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COVID Working remotely

COVID-19: getting your tech right in a lockdown

In the past couple of weeks, an incredible number of Australian businesses have responded to the COVID-19 crisis by enabling employees to work either from home or other remote locations.

We’ve implemented this at Cannings Purple and many of our clients and referrers are also now working away from the office. But having a desire to work remotely is one thing and doing it effectively is quite another.

There are communications challenges that need to be navigated and cyber security questions that need to be answered. There is also the very important issue of what technology you are going to use and what you are going to use it for.

The importance of these choices shouldn’t be underestimated, as they can be major factors in whether your attempts to work remotely are successful or finish up being unproductive and inefficient.

Here are some vital things to think about if you want to get these choices right.

What tools should I be using?
There are thousands of software tools available and many of them are very good. In making a choice it’s worth thinking about what you want to achieve.

For instance, if talking and working collaboratively are your main aims, then Microsoft Teams and Slack are great options. For project planning you have the likes of Asana, Trello, Airtable, Monday.com and Smartsheet. If it’s ease of communications that you are after, then Google Hangouts, Skype for Business and webinars will be of interest.

My advice would be to thoroughly research your options and give them a trial run if necessary. Don’t look for a one-size-fits-all solution as it’s likely you’ll have to mix-and-match with a variety of tools to meet all your needs.

How do I ensure efficiency?
You’ve probably seen footage online of how some people are “working remotely”. They might be developing pretty impressive ping-pong skills but that isn’t really what they’re being paid for.

The good news is there are plenty of ways to track your employees’ time: including Harvest, Toggl, Rescue Time and Time Doctor (Dr Who fans may enjoy this one!). Programs like Microsoft Teams have stand-up functions that allow for automated questions to workers around what they have been doing and what they are doing. I’m personally a fan of Serene, which is installed on my laptop to block out distractions, but which can also help with planning and focus.

One thing I’d recommend thinking about though is whether you have good people and faith in them doing their jobs. If the answer is ‘yes’, then you really won’t have to worry about these tools as much. All it takes is a bit of trust!

How do you want/need to talk to people?
If the way you regularly communicate with customers and clients is still available (and assuming it’s working) then you don’t need to make changes for the sake of change. If it’s unavailable, then you need to think about what other channels might be available to meet your needs (the Singapore Government is using WhatsApp to communicate with citizens). If you are going to change, then it’s worth investing in platforms that are going to be useful beyond the COVID-19 crisis.

From an email perspective, you might look at tools like Mailchimp, Campaign Monitor, Active Campaign and Autopilot HQ. Mailchimp is a particular favourite of mine as it’s cost-effective and easy to use technically.

If social media is a good way for you to reach stakeholders, then consider tweaking how you do it by using the story function (it’s great for timely stuff). Chatbots can be annoying and clunky if not designed properly but for basic information that doesn’t require too much human touch, they can also be very effective.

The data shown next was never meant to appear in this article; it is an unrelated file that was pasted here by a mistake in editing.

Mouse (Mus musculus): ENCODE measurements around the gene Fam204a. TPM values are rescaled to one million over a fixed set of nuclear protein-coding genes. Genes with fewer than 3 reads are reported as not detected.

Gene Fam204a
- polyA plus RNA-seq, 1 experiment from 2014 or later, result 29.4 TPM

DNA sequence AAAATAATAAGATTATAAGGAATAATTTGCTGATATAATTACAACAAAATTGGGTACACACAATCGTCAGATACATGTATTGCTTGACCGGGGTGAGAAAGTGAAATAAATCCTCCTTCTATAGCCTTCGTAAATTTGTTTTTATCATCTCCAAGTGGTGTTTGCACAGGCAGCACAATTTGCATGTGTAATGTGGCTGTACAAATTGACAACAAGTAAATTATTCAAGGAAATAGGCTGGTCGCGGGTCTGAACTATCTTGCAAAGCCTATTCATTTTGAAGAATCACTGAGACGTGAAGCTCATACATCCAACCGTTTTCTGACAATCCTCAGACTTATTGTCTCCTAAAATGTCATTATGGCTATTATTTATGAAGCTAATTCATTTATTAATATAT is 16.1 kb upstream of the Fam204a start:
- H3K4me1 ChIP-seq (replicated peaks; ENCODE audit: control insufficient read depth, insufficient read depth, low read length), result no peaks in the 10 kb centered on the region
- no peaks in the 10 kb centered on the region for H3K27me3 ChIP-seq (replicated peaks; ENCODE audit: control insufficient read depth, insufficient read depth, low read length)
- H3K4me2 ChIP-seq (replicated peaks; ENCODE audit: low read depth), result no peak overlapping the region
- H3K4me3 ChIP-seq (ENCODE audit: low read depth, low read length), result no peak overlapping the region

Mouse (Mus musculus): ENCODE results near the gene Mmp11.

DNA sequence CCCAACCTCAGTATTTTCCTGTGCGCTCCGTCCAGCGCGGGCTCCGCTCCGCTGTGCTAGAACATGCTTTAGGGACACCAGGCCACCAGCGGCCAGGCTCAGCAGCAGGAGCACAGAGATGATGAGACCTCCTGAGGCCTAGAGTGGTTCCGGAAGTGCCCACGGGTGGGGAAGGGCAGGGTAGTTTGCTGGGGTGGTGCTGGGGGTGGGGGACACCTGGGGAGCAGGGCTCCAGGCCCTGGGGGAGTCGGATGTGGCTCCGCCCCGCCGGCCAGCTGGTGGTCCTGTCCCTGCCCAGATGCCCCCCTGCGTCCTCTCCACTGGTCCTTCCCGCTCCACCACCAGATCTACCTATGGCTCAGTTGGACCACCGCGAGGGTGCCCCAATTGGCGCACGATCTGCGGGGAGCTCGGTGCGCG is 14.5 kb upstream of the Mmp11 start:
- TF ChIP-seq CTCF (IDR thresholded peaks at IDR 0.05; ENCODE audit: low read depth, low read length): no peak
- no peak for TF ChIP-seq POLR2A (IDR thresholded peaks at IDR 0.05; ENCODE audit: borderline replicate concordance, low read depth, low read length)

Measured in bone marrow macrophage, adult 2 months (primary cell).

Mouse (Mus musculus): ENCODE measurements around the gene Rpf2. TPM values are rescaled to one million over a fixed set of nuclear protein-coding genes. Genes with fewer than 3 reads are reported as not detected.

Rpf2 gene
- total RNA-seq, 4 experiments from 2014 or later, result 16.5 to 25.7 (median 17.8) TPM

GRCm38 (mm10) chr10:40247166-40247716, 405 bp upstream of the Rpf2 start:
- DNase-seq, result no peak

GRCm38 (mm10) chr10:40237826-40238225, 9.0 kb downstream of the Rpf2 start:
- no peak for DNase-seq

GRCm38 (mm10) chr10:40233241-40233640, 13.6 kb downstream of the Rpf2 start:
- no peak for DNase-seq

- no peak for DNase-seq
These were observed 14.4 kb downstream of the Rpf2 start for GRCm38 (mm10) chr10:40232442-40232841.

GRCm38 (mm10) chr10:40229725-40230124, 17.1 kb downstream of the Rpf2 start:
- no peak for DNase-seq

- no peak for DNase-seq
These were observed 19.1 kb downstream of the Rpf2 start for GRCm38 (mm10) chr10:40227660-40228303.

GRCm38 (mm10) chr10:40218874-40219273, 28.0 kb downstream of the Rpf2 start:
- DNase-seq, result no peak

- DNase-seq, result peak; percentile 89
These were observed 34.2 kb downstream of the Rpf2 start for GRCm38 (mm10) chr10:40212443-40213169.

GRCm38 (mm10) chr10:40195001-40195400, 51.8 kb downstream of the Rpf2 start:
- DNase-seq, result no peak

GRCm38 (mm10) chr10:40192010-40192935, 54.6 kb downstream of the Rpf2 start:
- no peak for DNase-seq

One thing we’ve observed during COVID-19 – and something we’re engaging with here at Cannings Purple – is the rise of the webinar. With face-to-face meetings and events off the agenda, it’s a very useful way of engaging with clients and stakeholders. Again, you have choices to make: Zoom, for instance, has a massive market share but ClickMeeting, which we’re currently using, has some advanced features around interactivity and won’t confuse people by requiring the download of an app.

Listen to your data
I’m still blown away by how many businesses ignore their own data. Pretty much every business collects hundreds, if not thousands, of data points each day from their stakeholders.

If they only analysed it and then used that to inform their communications, they would be far better at tailoring and focussing messages.

Don’t sleep on your CRM

Setting up a customer relationship management system can be one of the hardest and most time-consuming things for any business. But it’s an investment that’s worth its weight in gold.

A well-maintained CRM means you can email clients, customers, employees and other stakeholders with tailored messages within minutes. That’s crucial in a crisis like COVID-19.

And last, don’t forget about your website

If your physical shopfront is closed, then your website is now the online receptionist for your business. I always say that it’s one of the few things in the digital landscape that you truly own and where you can shape your messages as you need to.

It’s worth asking how your website informs about the current situation, especially if your employees are working remotely and need updates from you. Equally, your website should be adding value to your interactions with clients and customers.

Websites can be complex beasts but the ones we design at Cannings Purple are made so that people with basic computer skills can push out crucial messaging when they need to.

At a time when everyone has so much else on their minds, that’s extremely important.

Glenn Langridge is an expert in digital campaigning and data analysis, including the use of analytics to inform and guide digital strategies. Contact Glenn.

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